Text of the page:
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  • North Korea Throws Down Missile Gauntlet

    Kim Jong-il (R Front), top leader of the Democratic People's Republic of Korea (DPRK), meets with soldiers in Pyongyang

    North Korea’s launch of a long-range Taepo Dong 2 missile would be a direct challenge not just to the United States but to the international community’s resolve to confront threats to regional stability. Pyongyang’s willingness to escalate tensions shows that, despite the change in U.S. leadership, North Korea will not adopt a more accommodating stance.

    U.N. Resolutions 1695 and 1718 unambiguously prohibit Pyongyang from launching a missile or “satellite.” North Korea is characterizing the launch as a civilian satellite in order to minimize negative repercussions from its provocative act. Indeed, China and Russia may use this obfuscation to justify resistance to a strong U.N. Security Council response.

    Pyongyang calculates that international concerns over rising tensions would cause the U.S. and South Korea to soften demands for North Korea to fully comply with its denuclearization commitments. After all, the Bush Administration softened its position when North Korea threatened to reprocess plutonium in late 2008. North Korea’s actions may also be an attempt to trigger a resumption of bilateral negotiations which stalled at the end of the Clinton Administration. At that time, Pyongyang demanded $1 billion annually in return for a cessation of its missile exports.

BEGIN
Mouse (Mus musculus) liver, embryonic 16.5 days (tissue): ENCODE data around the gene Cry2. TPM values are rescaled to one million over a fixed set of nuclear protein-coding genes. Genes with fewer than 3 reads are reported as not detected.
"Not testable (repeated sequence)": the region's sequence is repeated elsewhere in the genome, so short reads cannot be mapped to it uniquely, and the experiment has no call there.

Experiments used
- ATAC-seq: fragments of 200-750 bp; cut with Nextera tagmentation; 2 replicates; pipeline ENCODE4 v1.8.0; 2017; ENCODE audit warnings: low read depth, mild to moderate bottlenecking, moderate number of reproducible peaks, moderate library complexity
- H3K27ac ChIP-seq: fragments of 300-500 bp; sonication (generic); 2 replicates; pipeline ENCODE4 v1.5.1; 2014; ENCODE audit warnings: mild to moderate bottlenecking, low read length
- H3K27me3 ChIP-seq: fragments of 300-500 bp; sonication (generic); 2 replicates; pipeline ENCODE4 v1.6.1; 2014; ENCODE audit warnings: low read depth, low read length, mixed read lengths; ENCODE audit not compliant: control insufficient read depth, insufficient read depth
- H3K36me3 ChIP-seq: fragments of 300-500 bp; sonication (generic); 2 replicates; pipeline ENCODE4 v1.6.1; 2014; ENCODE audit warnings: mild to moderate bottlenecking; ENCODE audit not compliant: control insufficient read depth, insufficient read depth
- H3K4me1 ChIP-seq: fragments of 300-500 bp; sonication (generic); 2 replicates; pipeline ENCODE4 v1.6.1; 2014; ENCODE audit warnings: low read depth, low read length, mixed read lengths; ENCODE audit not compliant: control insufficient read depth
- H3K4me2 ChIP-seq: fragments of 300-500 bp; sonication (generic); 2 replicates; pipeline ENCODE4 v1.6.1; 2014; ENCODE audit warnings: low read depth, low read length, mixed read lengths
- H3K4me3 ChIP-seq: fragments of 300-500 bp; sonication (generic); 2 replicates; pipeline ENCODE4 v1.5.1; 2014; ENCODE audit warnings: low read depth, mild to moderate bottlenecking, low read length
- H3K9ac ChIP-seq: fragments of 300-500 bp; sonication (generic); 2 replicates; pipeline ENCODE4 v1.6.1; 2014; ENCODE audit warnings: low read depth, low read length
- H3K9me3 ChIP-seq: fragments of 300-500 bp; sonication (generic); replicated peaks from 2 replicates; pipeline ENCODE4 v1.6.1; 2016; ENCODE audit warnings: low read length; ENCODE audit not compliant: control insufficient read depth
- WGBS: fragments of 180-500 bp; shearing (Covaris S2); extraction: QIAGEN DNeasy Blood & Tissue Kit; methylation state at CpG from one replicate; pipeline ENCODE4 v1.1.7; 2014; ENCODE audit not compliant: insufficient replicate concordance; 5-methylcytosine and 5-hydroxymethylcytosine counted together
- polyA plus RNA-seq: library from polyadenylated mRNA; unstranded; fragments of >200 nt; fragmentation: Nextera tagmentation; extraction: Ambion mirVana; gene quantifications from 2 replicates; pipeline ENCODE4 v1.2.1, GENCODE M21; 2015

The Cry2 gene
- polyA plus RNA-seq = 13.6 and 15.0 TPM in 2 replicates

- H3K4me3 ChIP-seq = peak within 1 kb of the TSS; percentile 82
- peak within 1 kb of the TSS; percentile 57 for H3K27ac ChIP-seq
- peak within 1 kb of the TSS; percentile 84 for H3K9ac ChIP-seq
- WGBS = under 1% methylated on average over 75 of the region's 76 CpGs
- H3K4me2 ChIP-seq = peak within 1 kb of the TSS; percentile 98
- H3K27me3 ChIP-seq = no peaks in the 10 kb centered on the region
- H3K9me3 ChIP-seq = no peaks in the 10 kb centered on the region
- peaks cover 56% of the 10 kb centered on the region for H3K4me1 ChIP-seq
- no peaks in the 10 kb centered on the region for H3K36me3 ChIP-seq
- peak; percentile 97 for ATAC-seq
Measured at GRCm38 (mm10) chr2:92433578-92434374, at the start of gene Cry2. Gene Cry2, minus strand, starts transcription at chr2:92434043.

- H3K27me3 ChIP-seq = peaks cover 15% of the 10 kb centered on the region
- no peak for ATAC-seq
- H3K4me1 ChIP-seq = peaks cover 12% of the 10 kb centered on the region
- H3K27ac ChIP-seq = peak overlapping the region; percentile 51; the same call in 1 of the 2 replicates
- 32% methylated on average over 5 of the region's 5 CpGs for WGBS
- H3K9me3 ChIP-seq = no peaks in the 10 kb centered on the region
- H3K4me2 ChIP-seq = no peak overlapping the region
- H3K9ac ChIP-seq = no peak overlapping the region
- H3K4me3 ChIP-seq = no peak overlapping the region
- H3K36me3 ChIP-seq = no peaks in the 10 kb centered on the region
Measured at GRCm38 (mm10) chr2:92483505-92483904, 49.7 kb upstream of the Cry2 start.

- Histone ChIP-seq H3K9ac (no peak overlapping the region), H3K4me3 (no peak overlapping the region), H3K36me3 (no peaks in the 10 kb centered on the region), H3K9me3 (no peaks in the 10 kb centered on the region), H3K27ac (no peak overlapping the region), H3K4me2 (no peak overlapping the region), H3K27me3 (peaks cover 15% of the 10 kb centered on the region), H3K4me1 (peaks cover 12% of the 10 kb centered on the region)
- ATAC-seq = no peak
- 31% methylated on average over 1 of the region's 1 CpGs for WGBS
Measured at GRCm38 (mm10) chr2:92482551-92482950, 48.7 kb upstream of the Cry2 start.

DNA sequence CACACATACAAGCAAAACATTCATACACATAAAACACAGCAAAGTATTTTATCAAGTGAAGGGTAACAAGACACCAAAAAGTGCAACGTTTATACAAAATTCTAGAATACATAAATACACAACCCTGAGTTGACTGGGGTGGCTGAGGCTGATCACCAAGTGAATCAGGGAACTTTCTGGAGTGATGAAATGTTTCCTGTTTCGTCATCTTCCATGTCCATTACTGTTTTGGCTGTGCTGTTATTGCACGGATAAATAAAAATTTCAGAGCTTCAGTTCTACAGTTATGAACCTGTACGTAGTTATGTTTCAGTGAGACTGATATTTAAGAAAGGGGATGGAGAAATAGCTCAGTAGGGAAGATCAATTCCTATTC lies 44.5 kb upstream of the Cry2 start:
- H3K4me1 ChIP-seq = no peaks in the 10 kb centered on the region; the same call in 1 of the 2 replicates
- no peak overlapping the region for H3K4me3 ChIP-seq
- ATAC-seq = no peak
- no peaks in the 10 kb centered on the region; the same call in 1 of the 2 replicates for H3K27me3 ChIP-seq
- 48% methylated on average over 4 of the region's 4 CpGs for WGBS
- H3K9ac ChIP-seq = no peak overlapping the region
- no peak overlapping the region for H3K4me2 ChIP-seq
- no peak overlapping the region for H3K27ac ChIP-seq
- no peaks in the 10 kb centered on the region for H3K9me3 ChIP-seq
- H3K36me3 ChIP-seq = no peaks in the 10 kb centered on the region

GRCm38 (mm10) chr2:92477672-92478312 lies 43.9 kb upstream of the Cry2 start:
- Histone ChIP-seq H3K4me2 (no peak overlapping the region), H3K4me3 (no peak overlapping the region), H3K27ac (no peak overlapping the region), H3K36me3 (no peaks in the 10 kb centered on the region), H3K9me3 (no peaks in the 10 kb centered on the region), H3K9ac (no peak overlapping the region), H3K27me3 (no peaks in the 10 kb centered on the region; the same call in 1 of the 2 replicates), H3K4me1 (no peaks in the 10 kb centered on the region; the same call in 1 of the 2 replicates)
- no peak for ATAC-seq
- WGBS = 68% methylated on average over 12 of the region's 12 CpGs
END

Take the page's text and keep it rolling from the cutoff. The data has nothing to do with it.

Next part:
Pyongyang’s launch is a tangible manifestation of the continuing threat that ballistic missiles pose to the United States and its allies. A 2001 National Intelligence Estimate by the U.S. Intelligence Community assessed a two-stage Taepo Dong-2 could target Alaska, Hawaii, and the western United States while a three stage missile could threaten all of North America with a nuclear warhead.

    North Korea’s defiance represents the first foreign policy test of whether the Obama Administration’s actions will match its strong rhetoric. President Barack Obama and Secretary of State Hillary Clinton have described the beginnings of a firm and principled approach to North Korea, including the need to impose additional sanctions if Pyongyang does not fully comply with its commitments. The U.S. response to North Korea’s missile provocation must therefore send a strong signal that Pyongyang cannot continue to benefit from brinksmanship and military threats. The ramifications of Obama’s response go far beyond the Korean Peninsula. After all, it was President Kennedy’s disastrously weak performance during a 1961 meeting with Nikita Khrushchev that inspired the Soviet leader to engage in the Berlin Crisis and the Cuban Missile Crisis.

    The Obama Administration should implement a three-part response to North Korea’s violation of UN resolutions:

    • Implement punitive sanctions. Demand that all U.N. member nations fully implement the existing sanctions of U.N. Resolutions 1695 and 1718; request a firmer follow-on U.N. Security Council resolution that imposes stronger punitive measures as well as a deadline for compliance; and resume enforcing U.S. and international laws against North Korean illicit activities such as currency counterfeiting, money laundering, production and distribution of illegal drugs, and counterfeit pharmaceuticals.
    • Continue U.S. and allied missile defense development and deployment. Augment deployment of existing systems and continue development of enhanced missile defense capabilities and call on South Korea to deploy a multi-layered missile defense system that is interoperable with a U.S. regional missile network.
    • Augment non-proliferation efforts. Urge South Korea and China to join the Proliferation Security Initiative (PSI) to better defend against North Korean proliferation of missile- and WMD-related technology and components

    cross posted at Team Washington

    Posted in Security [slideshow_deploy]

    5 Responses to North Korea Throws Down Missile Gauntlet

    1. J.C. Hughes, Texas says: